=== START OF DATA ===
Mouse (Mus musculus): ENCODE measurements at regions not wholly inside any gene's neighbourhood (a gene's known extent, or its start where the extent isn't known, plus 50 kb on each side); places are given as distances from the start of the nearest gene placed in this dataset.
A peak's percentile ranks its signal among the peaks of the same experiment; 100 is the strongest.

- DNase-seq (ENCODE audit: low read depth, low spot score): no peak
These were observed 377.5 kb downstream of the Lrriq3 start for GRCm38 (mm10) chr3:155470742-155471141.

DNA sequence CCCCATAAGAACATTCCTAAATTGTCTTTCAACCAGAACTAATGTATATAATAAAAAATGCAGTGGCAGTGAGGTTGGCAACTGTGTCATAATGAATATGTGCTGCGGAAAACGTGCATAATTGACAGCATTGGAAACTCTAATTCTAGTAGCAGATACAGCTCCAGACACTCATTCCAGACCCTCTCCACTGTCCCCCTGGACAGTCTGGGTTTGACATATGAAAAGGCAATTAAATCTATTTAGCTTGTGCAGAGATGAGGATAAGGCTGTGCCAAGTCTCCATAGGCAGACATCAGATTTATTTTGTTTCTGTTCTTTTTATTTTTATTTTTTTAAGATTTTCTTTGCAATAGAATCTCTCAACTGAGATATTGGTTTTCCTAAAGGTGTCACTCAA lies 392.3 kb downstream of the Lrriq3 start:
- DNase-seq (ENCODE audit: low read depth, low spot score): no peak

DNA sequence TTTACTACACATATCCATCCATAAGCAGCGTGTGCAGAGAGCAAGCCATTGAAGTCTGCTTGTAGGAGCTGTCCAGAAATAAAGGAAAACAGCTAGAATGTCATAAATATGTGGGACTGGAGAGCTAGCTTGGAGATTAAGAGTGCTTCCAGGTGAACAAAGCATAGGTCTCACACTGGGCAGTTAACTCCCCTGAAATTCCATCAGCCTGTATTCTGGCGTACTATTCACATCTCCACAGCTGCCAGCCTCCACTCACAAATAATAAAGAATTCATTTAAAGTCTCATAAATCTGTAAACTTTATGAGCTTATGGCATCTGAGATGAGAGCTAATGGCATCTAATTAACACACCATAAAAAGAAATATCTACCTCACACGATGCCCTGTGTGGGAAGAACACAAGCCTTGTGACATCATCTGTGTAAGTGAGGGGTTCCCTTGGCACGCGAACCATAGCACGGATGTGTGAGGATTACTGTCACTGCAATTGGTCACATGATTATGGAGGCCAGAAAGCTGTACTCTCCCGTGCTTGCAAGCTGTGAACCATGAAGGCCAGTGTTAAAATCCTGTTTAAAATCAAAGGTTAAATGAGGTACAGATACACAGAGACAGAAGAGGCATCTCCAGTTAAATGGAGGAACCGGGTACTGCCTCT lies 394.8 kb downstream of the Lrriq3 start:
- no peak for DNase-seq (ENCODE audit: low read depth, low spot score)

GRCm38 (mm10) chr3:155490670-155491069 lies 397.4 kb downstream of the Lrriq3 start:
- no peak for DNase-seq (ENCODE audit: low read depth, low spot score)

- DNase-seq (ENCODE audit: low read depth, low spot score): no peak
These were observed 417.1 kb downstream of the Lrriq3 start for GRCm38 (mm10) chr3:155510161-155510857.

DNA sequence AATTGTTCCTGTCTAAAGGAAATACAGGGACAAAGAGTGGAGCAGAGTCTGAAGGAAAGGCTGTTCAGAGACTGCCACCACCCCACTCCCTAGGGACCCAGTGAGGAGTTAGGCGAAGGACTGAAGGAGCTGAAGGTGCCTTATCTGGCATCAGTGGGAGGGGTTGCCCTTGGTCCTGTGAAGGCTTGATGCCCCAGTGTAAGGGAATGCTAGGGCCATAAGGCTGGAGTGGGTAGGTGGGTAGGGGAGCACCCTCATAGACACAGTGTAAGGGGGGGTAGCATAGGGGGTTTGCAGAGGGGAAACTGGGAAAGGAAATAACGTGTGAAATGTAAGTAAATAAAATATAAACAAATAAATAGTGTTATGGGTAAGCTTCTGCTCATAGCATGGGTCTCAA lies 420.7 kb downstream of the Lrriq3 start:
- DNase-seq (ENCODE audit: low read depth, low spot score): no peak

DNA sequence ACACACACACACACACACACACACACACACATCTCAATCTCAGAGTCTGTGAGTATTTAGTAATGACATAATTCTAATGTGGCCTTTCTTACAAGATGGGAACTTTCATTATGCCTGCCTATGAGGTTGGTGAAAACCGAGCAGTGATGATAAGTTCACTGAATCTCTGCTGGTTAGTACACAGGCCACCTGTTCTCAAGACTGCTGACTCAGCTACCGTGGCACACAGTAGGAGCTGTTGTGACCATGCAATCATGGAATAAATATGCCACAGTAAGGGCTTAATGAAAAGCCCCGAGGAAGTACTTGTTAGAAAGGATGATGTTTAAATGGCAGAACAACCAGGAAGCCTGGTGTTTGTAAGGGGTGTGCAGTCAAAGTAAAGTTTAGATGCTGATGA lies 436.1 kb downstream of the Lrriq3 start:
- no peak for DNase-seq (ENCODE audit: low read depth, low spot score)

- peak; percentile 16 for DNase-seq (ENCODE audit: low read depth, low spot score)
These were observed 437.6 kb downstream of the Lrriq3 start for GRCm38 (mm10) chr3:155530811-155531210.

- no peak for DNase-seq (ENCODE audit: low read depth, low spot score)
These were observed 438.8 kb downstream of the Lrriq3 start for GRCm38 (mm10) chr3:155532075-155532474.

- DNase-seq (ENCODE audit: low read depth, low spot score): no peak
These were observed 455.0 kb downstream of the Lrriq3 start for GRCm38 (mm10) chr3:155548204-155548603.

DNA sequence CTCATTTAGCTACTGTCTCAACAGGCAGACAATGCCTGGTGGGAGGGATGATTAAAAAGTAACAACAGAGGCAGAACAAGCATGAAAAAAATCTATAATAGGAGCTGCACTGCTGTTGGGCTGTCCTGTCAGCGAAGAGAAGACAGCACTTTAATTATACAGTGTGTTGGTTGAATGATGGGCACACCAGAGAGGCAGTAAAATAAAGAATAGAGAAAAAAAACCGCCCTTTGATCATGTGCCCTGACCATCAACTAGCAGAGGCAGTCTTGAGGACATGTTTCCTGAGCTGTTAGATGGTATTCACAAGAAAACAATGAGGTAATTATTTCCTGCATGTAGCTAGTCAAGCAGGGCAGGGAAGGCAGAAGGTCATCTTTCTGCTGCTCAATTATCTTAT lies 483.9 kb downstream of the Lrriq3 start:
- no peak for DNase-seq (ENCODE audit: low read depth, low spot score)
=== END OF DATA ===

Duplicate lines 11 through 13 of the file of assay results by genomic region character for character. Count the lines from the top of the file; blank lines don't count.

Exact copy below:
- DNase-seq (ENCODE audit: low read depth, low spot score): no peak
These were observed 417.1 kb downstream of the Lrriq3 start for GRCm38 (mm10) chr3:155510161-155510857.

DNA sequence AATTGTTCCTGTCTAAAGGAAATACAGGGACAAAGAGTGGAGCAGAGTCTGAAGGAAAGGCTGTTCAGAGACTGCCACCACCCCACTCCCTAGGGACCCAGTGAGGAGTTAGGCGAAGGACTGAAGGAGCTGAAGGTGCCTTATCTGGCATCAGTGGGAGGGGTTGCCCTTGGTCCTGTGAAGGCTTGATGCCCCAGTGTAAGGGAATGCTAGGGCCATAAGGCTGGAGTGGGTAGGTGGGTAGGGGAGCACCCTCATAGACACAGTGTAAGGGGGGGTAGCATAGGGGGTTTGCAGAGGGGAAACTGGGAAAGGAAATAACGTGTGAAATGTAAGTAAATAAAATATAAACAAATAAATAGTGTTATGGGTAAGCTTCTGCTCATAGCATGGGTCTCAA lies 420.7 kb downstream of the Lrriq3 start: